What is bulimia nervosa?

Bulimia nervosa is an eating disorder that is potentially life threatening. It is defined as episodes of binge eating followed by inappropriate response behaviors such as self-induced vomiting; fasting; misuse of laxatives, diuretics or other medicines; or excessive exercise. Individuals with bulimia nervosa judge themselves overly harshly based on perceived body shape and/or weight.

Who gets bulimia nervosa?

Bulimia nervosa tends to peak in late in adolescence or in early adulthood, but has been diagnosed in children as young as 5 years old and during the geriatric years. It can occur in people of any age, sex, race, gender, ethnicity, economic status, as well as individuals of all body weights, shapes and sizes. Bulimia tends to affect females more often than males. Between 1% and 4% of people will experience bulimia sometime during their lifetime.

People with bulimia may be of low weight, normal weight, or overweight. In all cases, they are dissatisfied with their weight or shape.

What’s the difference between bulimia nervosa and other eating disorders?

People with bulimia often perform their binge-purge behaviors in secret, feeling ashamed of their binges and purges. They are aware they have a problem. This shame and guilt may lead individuals not to seek medical care. In contrast, people with anorexia nervosa may deny or not recognize that they have a problem. Someone may have anorexia nervosa and still binge and/or purge. The difference is that with bulimia nervosa, the behaviors are recognized as a problem and restricting food is not the main behavior. Bulimia nervosa is defined by the binges followed by some form of purge. Binge eating disorder, on the other hand, is limited to the binge behavior.

What causes bulimia nervosa?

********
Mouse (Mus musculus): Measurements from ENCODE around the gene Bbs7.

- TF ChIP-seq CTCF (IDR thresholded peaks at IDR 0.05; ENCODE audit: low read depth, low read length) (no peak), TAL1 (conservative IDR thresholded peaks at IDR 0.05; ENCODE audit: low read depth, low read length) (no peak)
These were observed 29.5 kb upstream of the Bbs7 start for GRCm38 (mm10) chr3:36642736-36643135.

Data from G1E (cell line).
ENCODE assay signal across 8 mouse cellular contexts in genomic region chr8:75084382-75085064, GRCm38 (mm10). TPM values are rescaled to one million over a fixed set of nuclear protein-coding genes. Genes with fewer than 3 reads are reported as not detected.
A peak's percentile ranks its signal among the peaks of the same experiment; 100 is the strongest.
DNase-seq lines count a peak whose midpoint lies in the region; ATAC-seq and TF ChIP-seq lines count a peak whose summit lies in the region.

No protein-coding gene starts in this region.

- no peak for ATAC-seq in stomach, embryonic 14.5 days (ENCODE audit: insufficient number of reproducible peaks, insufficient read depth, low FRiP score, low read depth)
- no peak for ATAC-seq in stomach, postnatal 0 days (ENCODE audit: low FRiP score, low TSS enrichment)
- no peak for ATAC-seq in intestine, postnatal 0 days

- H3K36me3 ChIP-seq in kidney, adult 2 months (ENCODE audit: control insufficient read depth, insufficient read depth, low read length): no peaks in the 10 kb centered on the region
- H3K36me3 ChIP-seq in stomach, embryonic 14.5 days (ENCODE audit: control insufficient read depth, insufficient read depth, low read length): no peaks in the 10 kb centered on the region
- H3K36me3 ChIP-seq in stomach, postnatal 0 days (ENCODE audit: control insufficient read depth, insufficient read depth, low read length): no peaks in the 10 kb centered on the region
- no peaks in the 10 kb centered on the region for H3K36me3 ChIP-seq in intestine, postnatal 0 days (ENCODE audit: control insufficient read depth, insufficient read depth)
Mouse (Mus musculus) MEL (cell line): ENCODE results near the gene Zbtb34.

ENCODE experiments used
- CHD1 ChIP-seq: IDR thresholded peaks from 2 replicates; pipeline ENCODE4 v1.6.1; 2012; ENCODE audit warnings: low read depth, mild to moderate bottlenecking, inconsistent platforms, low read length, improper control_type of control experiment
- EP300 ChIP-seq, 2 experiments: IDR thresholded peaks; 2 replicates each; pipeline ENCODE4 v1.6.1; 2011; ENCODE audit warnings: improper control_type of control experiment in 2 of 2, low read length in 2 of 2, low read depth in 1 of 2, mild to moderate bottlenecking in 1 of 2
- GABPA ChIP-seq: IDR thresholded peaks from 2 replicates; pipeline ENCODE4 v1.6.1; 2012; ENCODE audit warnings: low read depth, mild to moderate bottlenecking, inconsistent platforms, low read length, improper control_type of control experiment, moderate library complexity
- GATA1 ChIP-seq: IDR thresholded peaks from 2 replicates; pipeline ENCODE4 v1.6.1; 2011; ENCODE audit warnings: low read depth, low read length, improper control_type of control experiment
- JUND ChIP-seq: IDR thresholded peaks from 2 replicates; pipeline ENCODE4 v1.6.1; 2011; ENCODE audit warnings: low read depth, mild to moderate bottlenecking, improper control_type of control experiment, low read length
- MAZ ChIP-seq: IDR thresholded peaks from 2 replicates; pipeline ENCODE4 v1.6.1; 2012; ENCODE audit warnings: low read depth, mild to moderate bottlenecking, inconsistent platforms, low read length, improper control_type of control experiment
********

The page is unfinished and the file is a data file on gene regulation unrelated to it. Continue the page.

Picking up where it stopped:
The exact cause of bulimia is not known. However, research suggests that it may be a combination of genetic or biologic factors (inherited; runs in families) combined with learned behaviors and thought patterns.

What are the signs and symptoms of bulimia nervosa?

Behavioral and emotional symptoms of bulimia include:

  • Eating more than an expected amount.
  • Frequent visits to the bathroom, particularly after meals.
  • Vomiting or abusing laxatives, diuretics or other medicines in an attempt to prevent weight gain.
  • Excessive exercising or extreme physical training.
  • Preoccupation with body image.
  • An intense fear of gaining weight.
  • Depression or mood swings.
  • Feeling out of control.
  • Feeling guilty or shameful about eating.
  • Withdrawing socially from friends and family.
  • Lack of awareness of the seriousness of the condition.

Physical symptoms of bulimia nervosa include:

  • Facial swelling or swollen parotid glands visible at the jawline or cheeks (parotitis).
  • Heartburn, indigestion, bloating.
  • Irregular menstrual periods.
  • Weakness, exhaustion.
  • Bloodshot eyes.
  • Dental problems, including erosion of tooth enamel.
  • Sore throat.
  • Petechiaie (pinpoint bruising) on the back of the pharyngeal wall (back of throat).
  • Bleeding gums.
  • Thickening (callus) or scratches (excoriations) on the back of the knuckles (Russell sign).
  • Sores at the angle of the mouth on either side.

What complications are associated with bulimia nervosa?

Last reviewed by a Cleveland Clinic medical professional on 12/12/2019.

References

  • Rome ES, Strandjord SE. Eating Disorders. Pediatrics in Review 2016;37(8);323-336. Accessed 10/12/2019.
  • Dickstein LP. Franco KN, Rome ES, Auron M. Recognizing, managing medical consequences of eating disorders in primary care. Cleve Clinic J Med 2014;81(4):255-263. Accessed 10/12/2019.
  • National Alliance on Mental Illness. Eating Disorders. Accessed 10/12/2019.
  • National Eating Disorders Association. Bulimia Nervosa. Accessed 10/12/2019.
  • Academy for Eating Disorders. Eating Disorders. A Guide to Medical Care. AED Report 2016. 3rd edition. Accessed 10/12/2019.
  • Hay PJ Claudino AM. Bulimia nervosa. BMJ Clin Evid 2010; July 19:1009. Accessed 10/12/2019.
  • American Psychiatric Association: Diagnostic and Statistical Manual of Mental Disorders, Fifth Edition. Arlington, VA, American Psychiatric Association, 2013. Accessed 10/12/2019.
  • Gwirtsman HE, Mitchell JE, Ebert MH. Chapter 26. Eating Disorders. In: Ebert MH, Loosen PT, Nurcombe B, Leckman JF. eds. CURRENT Diagnosis & Treatment: Psychiatry, 2e. New York: McGraw-Hill; 2008. Accessed 10/12/2019.
  • Mehler PS. Medical complications of bulimia nervosa and their treatments. Int J Eat Disord. 2011 Mar; 44(2):95–104. Accessed 10/12/2019.

Cleveland Clinic is a non-profit academic medical center. Advertising on our site helps support our mission. We do not endorse non-Cleveland Clinic products or services. Policy